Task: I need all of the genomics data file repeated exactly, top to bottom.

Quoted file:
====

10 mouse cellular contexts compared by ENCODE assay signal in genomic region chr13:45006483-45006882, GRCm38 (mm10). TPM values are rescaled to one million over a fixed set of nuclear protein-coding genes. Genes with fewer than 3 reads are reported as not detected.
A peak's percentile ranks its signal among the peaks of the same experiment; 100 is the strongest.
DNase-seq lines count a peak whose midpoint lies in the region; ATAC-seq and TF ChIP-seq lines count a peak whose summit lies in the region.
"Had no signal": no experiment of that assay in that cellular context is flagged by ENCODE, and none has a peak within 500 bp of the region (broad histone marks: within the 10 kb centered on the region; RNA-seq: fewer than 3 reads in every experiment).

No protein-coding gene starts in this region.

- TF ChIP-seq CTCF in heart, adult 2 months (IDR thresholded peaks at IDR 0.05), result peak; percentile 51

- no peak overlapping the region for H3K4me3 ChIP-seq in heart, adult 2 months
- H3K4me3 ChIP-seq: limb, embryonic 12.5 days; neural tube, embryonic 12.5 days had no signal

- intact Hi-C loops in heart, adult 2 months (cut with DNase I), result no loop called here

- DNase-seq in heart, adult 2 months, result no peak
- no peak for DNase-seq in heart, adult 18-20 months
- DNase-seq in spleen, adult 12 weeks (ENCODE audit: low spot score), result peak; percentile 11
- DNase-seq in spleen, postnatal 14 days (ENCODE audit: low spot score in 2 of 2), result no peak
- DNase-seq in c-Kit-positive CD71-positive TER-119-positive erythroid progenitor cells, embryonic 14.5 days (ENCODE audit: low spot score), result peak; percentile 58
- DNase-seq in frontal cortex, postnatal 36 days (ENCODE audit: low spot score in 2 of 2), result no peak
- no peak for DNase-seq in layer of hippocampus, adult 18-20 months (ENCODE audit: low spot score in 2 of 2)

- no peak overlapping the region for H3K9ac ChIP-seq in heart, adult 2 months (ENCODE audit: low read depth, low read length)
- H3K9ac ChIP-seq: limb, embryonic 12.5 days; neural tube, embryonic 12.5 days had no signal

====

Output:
10 mouse cellular contexts compared by ENCODE assay signal in genomic region chr13:45006483-45006882, GRCm38 (mm10). TPM values are rescaled to one million over a fixed set of nuclear protein-coding genes. Genes with fewer than 3 reads are reported as not detected.
A peak's percentile ranks its signal among the peaks of the same experiment; 100 is the strongest.
DNase-seq lines count a peak whose midpoint lies in the region; ATAC-seq and TF ChIP-seq lines count a peak whose summit lies in the region.
"Had no signal": no experiment of that assay in that cellular context is flagged by ENCODE, and none has a peak within 500 bp of the region (broad histone marks: within the 10 kb centered on the region; RNA-seq: fewer than 3 reads in every experiment).

No protein-coding gene starts in this region.

- TF ChIP-seq CTCF in heart, adult 2 months (IDR thresholded peaks at IDR 0.05), result peak; percentile 51

- no peak overlapping the region for H3K4me3 ChIP-seq in heart, adult 2 months
- H3K4me3 ChIP-seq: limb, embryonic 12.5 days; neural tube, embryonic 12.5 days had no signal

- intact Hi-C loops in heart, adult 2 months (cut with DNase I), result no loop called here

- DNase-seq in heart, adult 2 months, result no peak
- no peak for DNase-seq in heart, adult 18-20 months
- DNase-seq in spleen, adult 12 weeks (ENCODE audit: low spot score), result peak; percentile 11
- DNase-seq in spleen, postnatal 14 days (ENCODE audit: low spot score in 2 of 2), result no peak
- DNase-seq in c-Kit-positive CD71-positive TER-119-positive erythroid progenitor cells, embryonic 14.5 days (ENCODE audit: low spot score), result peak; percentile 58
- DNase-seq in frontal cortex, postnatal 36 days (ENCODE audit: low spot score in 2 of 2), result no peak
- no peak for DNase-seq in layer of hippocampus, adult 18-20 months (ENCODE audit: low spot score in 2 of 2)

- no peak overlapping the region for H3K9ac ChIP-seq in heart, adult 2 months (ENCODE audit: low read depth, low read length)
- H3K9ac ChIP-seq: limb, embryonic 12.5 days; neural tube, embryonic 12.5 days had no signal